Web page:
Alexis Clairaut (1713-1765)

Chronologie de la vie de Clairaut (1713-1765)

[(c. 9 juin) c. 29 mai 1749] : [John Machin] écrit à Clairaut :
To Clairaut.

You enquire of HIM about what may have been published by ME ; that is a HOME question, which can't be answer'd by HIM, il must be answered by ME. Alass ! [rayé : you know little of the state of things here, to make such a an inquiring, you think it is with us in England as] This inquiring shews you know little of the state of things in England, in thinking it is with us here as it is with you in France. To publish is to perform an act ; an to act implies the having of a judgment of one's own, and a will of one's own. 'T is true in France a man may claim something of his own ; he may have thoughts of his own, and works of his own, and a will of his owns ; but it is otherwise here now in this kingdom. We are all members but of one body ; one breast here serves to hold every will ; and one head and one soul to claim the merit of every act, and of every thought and of every work.

Every man here has his judgment held in trust for him ; but so has not to be used without leave from his betters.

Who dares for instance affirm, of his own head, in this country ; that the man is in the bottle, or that the man is not in the bottle, or even, that it may'nt be possible for him to be, both, in the bottle, and not in the bottle at the same time ?

For these things are thus thrown out, here, in the most publick manner possible, to prevent all manner of mistakes ; in notifying it clearly to the world, by the loud rattling of the chains, how firmly and how security the liberties of this people are at present fastned.

In France reason is still allow'd to claim a place in its own proper divine seat ; at least [tache] open and protest attempts have been made there to deshonore her absolutely.

But, here, infatuation daily battles it with reason, and tho' fighting on a ground, that is, really and truly as rotten as that near the mount in white chapel, yet is so senseless all the while, as neither to see nor to smell its own present scurvy condition.

In France they are continually erecting piles upon piles of knowledge and literature, and all for the enlargement of the boundaries of human freedom : Whilse we are digging down into piss of darkness to forge letters only for the children of posterity.

'T is private [...] and gain, that's the sordid end of this country, and of all its present low inhabitants ; knowledge and science avail nothing here, unless when prostituted to the use and service of some plunderers and pirates.

Even pleasure is self which abounds more than ever, is, here, secretly, at the bottom, nothing else the base prostitute of avarice.

Robbery and plunder is all the word here ; places, trusts, titles, rights, estates, priviledges and immunities, are almost all held here now up on some principle or other of robberry. In short no man now can well build safe upon in his own ground, who will not first engage to plunder some other man, or sell his brother.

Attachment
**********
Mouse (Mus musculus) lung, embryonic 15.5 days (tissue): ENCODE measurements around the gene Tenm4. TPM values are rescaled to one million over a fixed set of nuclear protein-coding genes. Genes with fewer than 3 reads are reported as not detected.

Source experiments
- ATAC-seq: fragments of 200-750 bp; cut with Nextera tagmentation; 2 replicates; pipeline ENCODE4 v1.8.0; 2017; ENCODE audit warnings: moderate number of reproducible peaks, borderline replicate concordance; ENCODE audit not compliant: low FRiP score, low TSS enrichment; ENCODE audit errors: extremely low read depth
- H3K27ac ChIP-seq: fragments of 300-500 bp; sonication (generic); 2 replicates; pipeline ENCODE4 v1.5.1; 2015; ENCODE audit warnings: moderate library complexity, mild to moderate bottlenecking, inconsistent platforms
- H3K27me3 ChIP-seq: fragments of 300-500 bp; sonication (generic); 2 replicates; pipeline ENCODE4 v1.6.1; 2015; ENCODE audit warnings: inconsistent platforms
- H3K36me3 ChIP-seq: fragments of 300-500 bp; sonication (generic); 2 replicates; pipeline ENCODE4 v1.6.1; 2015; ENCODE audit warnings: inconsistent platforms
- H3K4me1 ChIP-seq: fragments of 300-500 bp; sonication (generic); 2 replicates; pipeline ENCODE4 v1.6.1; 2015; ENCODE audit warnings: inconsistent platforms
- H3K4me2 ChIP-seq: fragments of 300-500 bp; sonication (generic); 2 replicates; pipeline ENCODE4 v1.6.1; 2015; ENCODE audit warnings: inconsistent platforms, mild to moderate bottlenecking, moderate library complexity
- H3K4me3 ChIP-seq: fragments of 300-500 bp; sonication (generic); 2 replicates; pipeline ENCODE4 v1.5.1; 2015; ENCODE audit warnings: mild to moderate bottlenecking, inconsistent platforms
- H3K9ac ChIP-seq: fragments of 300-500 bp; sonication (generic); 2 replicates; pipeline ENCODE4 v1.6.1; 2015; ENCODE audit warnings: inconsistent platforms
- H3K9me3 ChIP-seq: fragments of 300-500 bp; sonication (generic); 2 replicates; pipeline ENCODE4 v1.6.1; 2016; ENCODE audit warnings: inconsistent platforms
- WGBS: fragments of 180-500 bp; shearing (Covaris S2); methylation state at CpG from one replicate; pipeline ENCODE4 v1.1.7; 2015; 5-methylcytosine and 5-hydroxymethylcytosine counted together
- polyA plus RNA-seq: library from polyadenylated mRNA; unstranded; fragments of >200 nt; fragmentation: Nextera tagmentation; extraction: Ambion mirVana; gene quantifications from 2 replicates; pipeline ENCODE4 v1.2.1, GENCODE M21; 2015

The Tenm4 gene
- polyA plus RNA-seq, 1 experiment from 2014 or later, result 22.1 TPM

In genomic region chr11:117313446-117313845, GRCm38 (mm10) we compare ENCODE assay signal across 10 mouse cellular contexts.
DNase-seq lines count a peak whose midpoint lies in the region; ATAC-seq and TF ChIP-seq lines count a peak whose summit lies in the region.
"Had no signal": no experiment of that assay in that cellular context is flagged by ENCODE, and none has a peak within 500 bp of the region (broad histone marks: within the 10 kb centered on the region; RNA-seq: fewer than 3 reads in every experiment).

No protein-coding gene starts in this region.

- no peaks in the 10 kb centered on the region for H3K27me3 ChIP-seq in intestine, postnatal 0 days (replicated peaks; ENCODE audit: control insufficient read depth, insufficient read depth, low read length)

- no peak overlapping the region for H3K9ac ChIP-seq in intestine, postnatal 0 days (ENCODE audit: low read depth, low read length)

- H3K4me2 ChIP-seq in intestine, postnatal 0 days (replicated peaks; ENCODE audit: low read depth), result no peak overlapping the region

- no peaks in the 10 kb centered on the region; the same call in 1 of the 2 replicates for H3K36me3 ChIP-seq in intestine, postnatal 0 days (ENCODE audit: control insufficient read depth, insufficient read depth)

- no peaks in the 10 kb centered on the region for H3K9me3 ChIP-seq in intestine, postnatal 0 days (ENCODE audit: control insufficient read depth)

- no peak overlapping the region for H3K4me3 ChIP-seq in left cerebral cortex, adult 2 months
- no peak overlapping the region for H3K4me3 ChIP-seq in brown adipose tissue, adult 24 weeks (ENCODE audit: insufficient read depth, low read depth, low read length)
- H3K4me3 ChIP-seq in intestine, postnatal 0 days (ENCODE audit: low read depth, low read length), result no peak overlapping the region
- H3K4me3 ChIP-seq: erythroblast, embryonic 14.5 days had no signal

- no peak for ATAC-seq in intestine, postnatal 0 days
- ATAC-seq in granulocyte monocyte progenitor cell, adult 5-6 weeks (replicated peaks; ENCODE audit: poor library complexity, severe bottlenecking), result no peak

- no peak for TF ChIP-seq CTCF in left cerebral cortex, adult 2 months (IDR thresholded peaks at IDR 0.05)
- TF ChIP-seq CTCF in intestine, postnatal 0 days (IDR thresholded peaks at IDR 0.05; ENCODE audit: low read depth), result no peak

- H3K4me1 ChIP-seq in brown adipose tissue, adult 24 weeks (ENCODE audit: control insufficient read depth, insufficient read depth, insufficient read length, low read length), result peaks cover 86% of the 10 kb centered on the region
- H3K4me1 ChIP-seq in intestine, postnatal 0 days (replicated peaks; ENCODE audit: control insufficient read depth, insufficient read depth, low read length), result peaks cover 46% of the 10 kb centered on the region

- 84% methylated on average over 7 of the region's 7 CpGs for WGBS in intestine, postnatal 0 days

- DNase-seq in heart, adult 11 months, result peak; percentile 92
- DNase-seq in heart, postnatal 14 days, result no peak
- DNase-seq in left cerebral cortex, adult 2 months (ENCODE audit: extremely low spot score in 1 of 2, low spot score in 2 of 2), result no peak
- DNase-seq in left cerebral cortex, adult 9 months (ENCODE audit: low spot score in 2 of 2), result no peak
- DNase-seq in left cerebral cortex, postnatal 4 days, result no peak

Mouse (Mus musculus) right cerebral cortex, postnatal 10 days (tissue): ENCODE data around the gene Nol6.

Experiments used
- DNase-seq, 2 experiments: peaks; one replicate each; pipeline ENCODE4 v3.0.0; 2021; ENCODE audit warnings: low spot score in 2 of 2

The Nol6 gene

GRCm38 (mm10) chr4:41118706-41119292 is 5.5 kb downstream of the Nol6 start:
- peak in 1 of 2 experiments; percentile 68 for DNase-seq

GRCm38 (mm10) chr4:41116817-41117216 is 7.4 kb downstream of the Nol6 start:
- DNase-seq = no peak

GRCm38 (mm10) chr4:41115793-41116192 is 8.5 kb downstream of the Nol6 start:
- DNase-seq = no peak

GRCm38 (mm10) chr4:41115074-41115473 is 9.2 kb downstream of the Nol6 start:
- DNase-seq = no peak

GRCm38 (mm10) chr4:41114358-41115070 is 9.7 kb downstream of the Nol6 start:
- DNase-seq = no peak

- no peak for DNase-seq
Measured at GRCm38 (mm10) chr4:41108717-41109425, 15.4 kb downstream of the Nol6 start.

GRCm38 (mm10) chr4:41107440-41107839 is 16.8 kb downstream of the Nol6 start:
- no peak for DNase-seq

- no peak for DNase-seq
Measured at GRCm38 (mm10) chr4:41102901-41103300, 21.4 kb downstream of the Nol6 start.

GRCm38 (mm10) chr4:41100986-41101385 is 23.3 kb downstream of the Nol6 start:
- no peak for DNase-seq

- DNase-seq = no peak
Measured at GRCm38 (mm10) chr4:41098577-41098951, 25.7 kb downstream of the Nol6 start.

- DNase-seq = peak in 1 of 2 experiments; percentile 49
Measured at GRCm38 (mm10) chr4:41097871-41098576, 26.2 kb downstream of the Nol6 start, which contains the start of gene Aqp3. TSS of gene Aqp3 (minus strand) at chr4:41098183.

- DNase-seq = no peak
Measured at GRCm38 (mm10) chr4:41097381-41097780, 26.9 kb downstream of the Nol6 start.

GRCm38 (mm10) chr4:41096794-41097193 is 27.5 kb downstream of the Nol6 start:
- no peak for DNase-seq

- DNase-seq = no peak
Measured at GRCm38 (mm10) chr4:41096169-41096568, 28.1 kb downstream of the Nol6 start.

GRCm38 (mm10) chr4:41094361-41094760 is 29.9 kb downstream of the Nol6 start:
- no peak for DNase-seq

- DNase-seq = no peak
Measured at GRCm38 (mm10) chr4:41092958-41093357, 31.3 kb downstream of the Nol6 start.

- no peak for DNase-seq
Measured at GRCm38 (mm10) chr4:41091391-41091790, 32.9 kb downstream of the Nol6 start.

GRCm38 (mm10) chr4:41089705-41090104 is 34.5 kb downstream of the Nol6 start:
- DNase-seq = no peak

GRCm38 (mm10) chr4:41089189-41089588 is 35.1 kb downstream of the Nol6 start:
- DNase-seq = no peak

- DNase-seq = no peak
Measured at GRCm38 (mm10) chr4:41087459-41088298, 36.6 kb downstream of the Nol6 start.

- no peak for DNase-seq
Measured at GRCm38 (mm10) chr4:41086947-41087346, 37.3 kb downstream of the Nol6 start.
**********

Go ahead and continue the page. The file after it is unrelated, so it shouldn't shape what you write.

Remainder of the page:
This being our state of things, what has anyone to publish here ? unless it be to give posterity a view of all the burning shame and disgrace of this most miserable age and country.

Let then those who are so happy, as to live unshackled, in free'r states, exercise their talents, and bend all their powers, to remove, if they can, this a standing reproach to our the present renowned system of mechanical philosophy ; the lustse whose of so hash out things and quite darkens all the knowledge and science of antiquity : Let it not for shame he said, that it stops in the simple explication of the easy, the regular, and stately motion of a prime planet which obeys the sun only.

Let it unravel also all the intricate, unsteady motions and trepidations of the poor little satellites, who are distracted by double duty to the master and to the king. [Signé] ME (British Library, Add 6209, f. 250 (anciennement f. 185)).
Cette lettre anonyme et non datée est conservée parmi des papiers de John Machin, juste avant une lettre de Machin à Charles Mein datée du 29 mai 1749.

Dans (Taton 78) est mentionnée une lettre anonyme du 20 mai 1749 conservée à la Royal Society sous la cote Ms 6209, f. 250 mais cette cote ne correspond à aucune de celles de la RS (Ruper Baker, CP, 19 octobre 1998).

La réception du pli cacheté C. 40 par la Royal Society (cf. (12) 1 juin 1749), dont Machin sera informé (cf. (31 août 1749) 20 août 1749) le conduira à en déposer un lui-même (cf. (11 février 1751) 31 janvier 1750).
  • C. 40 : Clairaut (Alexis-Claude), « De l'orbite de la Lune, en ne négligeant pas les quarrés des quantités de même ordre que les forces perturbatrices », HARS 1748 (1752), Mém., pp. 421-440 [Télécharger] [20 décembre 1748 (1)] [(7 novembre) 27 octobre 1737 (1)] [13 juin 1744 (1)] [Plus].
  • CP : Communication personnelle.
  • HARS 17.. : Histoire de l'Académie royale des sciences [de Paris] pour l'année 17.., avec les mémoires...
  • Mém. : Partie Mémoires de HARS 17..
  • RS : Royal Society, London.
Courcelle (Olivier), « [(c. 9 juin) c. 29 mai 1749] : [John Machin] écrit à Clairaut », Chronologie de la vie de Clairaut (1713-1765) [En ligne], [Notice publiée le 31 juillet 2010].